Turns out Newton and Maxwell only saw the tip of the iceberg in terms of just how powerful the use of symmetry could be in understanding the laws of nature. In the mid 1900’s, physicists started doing experiments that probed the structure of atoms by increasing the temperature until these atoms ripped apart, allowing us to study their innards. These were the ﬁrst generation of “collider” experiments. Standard Big Bang cosmology tells us that shortly after the moment of creation, the universe was tiny. Everything we see in the universe was once super condensed and as a result, super hot. The experiments being performed were interesting, not only because we were learning about the structure of atoms, but also because the conditions that we created to study these atoms (super high temperature) also mimicked the conditions that existed shortly after the creation of the universe. By studying the structure of the elementary particles that make up atoms it slowly dawned on the physicists that these elementary particles, though seemingly numerous in species, were all related to each other in very deep and beautiful ways. They realized that these elementary particles naturally fell into categories, and were related to each other through their properties in exactly the same way that the points on a circle are related to each other by a rotation about the center. It became soon obvious that the more fundamental the constituents of nature we observed, and the closer to the moment of creation we studied, the more symmetric the universe appeared to be.
Now what about the Higgs particle? The Higgs is a phenomena that happens to have a particle tied to it. Forget about the particle for now. If you make it to the end then hopefully that aspect of the Higgs phenomena will become apparent. Let’s talk about the Higgs phenomena. Recall now, the universe we imagined earlier. The perfectly symmetric one. In this universe there is only one type of particle, they all move at the same speed in random directions, and they all whizz by one another without interacting at all. This universe is perfectly simple and nearly perfectly symmetric. Imagine now that this is what our universe looked like right after it was created, when it was still super small, super hot, and super dense. Then the universe expanded, and as it expanded it cooled down; and when things cool down, symmetries break. This breaking of symmetry is what we call the “Higgs phenomena”. How does it work?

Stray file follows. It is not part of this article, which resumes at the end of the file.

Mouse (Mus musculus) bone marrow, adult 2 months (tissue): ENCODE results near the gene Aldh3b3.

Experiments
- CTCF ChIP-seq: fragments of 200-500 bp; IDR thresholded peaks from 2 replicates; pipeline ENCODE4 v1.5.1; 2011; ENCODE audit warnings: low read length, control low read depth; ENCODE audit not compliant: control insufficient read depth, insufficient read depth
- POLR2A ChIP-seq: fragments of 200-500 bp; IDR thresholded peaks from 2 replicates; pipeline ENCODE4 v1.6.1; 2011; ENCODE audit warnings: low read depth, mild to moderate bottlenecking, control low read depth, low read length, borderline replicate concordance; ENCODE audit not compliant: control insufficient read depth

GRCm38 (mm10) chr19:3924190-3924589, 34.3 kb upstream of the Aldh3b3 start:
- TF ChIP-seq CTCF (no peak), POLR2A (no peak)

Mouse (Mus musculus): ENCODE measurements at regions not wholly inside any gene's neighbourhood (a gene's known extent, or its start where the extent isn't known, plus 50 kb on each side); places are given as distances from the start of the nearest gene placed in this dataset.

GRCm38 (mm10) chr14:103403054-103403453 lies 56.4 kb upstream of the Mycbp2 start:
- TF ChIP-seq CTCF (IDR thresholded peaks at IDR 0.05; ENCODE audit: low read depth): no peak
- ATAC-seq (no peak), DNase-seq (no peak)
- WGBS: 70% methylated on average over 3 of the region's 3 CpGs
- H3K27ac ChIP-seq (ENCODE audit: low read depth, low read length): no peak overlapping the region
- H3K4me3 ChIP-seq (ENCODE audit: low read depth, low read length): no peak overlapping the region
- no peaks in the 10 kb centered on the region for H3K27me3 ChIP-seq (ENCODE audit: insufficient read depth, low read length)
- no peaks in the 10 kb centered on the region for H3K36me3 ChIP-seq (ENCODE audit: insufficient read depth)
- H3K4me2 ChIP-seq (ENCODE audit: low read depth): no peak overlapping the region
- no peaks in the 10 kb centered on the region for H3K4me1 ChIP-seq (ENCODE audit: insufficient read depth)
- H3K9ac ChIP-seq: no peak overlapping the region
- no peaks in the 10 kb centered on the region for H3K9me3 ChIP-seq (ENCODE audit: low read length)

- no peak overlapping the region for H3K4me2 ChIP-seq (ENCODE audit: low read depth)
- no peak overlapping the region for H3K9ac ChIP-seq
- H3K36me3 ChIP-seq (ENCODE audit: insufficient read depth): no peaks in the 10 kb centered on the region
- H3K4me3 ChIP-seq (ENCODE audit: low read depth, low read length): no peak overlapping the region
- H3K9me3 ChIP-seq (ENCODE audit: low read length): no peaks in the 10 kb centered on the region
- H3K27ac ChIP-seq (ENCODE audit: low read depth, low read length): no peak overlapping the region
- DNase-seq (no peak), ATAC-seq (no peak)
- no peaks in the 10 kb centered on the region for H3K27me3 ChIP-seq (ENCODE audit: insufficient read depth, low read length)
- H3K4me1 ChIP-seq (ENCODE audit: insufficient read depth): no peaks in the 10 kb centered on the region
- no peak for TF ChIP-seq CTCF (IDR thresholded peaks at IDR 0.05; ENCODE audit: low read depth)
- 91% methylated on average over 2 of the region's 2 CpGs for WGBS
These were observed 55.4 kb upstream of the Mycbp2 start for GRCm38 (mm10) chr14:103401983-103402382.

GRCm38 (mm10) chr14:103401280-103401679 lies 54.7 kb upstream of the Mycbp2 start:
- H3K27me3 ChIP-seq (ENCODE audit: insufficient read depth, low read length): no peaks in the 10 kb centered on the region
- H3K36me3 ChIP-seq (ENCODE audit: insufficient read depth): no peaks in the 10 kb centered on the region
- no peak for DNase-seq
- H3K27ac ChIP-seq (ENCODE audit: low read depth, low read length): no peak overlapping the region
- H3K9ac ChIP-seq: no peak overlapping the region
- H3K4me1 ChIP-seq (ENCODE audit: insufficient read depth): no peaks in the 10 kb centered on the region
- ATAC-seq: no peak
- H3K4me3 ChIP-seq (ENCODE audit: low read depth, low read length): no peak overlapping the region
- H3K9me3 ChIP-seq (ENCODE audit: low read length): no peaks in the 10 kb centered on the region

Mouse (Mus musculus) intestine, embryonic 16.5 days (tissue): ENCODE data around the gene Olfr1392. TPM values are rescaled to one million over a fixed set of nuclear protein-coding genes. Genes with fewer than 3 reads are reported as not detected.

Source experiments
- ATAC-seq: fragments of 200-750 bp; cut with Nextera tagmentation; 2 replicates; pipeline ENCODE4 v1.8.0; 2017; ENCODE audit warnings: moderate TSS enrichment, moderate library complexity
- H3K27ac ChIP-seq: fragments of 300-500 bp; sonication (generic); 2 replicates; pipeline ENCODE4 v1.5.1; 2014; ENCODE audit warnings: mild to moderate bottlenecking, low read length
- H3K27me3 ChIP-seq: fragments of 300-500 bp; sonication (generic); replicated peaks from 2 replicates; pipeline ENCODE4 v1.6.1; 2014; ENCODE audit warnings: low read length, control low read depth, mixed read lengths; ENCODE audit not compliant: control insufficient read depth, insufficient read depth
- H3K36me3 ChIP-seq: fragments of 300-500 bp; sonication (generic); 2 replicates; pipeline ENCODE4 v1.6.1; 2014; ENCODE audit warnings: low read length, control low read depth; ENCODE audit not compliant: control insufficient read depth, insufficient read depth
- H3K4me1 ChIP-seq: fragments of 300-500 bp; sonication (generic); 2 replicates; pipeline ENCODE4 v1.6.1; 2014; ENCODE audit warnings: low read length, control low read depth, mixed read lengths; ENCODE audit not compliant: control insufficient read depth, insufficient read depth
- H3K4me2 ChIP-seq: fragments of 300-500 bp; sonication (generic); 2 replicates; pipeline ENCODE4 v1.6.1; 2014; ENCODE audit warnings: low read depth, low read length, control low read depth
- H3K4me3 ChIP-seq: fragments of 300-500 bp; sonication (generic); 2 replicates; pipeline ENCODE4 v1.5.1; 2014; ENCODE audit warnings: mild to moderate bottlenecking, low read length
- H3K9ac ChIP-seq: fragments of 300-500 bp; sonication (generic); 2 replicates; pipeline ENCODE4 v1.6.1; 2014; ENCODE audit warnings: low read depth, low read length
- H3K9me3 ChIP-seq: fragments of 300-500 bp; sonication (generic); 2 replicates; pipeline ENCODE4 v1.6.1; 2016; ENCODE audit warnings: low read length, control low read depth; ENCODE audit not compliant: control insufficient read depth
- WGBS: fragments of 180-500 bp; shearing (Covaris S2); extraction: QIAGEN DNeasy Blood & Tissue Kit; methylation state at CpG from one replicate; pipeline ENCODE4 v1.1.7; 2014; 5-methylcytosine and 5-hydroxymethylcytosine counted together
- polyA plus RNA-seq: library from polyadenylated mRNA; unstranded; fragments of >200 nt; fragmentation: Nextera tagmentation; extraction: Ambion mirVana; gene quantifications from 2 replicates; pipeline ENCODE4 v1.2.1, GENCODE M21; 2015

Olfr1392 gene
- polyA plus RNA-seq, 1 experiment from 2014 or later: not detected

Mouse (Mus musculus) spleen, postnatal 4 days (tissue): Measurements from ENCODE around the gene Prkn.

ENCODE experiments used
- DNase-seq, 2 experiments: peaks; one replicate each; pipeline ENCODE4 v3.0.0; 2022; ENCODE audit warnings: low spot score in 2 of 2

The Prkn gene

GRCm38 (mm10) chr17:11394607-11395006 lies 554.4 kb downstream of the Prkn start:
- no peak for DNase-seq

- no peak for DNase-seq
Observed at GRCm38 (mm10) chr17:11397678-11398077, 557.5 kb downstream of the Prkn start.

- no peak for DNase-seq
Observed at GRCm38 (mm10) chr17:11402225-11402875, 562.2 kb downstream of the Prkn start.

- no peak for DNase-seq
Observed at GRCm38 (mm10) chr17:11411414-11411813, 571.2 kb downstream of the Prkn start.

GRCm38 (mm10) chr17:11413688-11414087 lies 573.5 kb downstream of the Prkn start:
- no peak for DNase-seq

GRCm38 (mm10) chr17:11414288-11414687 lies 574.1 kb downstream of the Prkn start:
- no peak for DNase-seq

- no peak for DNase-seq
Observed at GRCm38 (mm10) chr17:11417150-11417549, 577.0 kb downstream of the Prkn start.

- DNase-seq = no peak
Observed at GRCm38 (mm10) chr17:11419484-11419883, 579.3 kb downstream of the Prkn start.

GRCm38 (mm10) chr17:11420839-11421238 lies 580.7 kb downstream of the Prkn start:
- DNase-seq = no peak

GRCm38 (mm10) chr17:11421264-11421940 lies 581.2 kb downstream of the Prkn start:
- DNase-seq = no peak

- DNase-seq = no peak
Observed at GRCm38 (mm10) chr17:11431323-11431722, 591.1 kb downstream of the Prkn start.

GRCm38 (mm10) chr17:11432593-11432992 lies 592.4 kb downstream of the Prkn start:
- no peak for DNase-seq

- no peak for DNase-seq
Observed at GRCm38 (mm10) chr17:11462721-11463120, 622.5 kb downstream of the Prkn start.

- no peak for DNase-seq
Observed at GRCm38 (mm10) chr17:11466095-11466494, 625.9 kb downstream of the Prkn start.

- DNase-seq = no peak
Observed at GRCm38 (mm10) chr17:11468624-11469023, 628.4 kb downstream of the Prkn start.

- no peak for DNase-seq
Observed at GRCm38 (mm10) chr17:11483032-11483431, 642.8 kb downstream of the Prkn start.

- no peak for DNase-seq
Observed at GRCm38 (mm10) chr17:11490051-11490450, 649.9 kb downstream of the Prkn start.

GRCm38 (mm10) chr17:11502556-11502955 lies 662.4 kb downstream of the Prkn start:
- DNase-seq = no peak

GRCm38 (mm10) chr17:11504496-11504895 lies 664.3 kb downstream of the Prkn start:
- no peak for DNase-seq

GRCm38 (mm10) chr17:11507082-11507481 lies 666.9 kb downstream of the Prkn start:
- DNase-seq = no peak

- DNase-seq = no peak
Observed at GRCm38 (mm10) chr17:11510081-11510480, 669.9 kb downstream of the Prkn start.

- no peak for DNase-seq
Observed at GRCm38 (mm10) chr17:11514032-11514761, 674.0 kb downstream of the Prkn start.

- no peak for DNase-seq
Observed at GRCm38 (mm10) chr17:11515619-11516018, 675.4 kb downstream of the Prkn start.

The Higgs phenomena is actually nothing special. It occurs when water freezes and we can observe objects very similar to Higgs particles when we study ice closely. Where are they? Consider the fact that water molecules are polarized. All that means is that one way to imagine a molecule of water is to imagine it as a little arrow. A cup of water, can then be imagined as a cup of little arrows all swimming around and bumping into each other randomly and without any discernible structure. As a result, a good (pure) cup of water will have a property we call “isotropy”. What this means is that if I Honey-I-Shrunk-Myself down to molecular sizes and took a scuba expedition to the center of the cup of water, no matter which direction I look at, there will be (on average) as many arrows pointing towards me as there will be pointing away from me. No matter which direction I look, I see no direction that is special compared to any other direction as far as arrows in the water are concerned (ignoring the shape of the cup). One might say that this water has a “spherical symmetry” because every direction is the same and so they are related by spherical rotations. Now what happens when the temperature drops and the water starts to freeze? What happens is that two arrows which happen to be pointing in the same direction will eventually wander close enough to each other for their intermolecular forces to lock them into a pair. As the temperature drops further, a third arrow pointing in the same direction will come close enough to lock into the ﬁrst pair of arrows and so on and so on. After the water has completed the process of freezing, we will have large groups of arrows all locked into each other and pointing in the same direction. A new structure has formed and we call this structure a “lattice” or an ice “crystal”. By the time the water has ﬁnished the freezing process, if I am still in the middle of the cup of water, I will see every arrow now pointing in the same direction. The water (like the Higgs ﬁeld) has frozen (literally) and the spherical symmetry has been broken. Before when I looked around me there was no direction I could point out as being special. Now with all of the arrows pointing in the same direction, this special direction has become discernible, thus breaking the symmetry.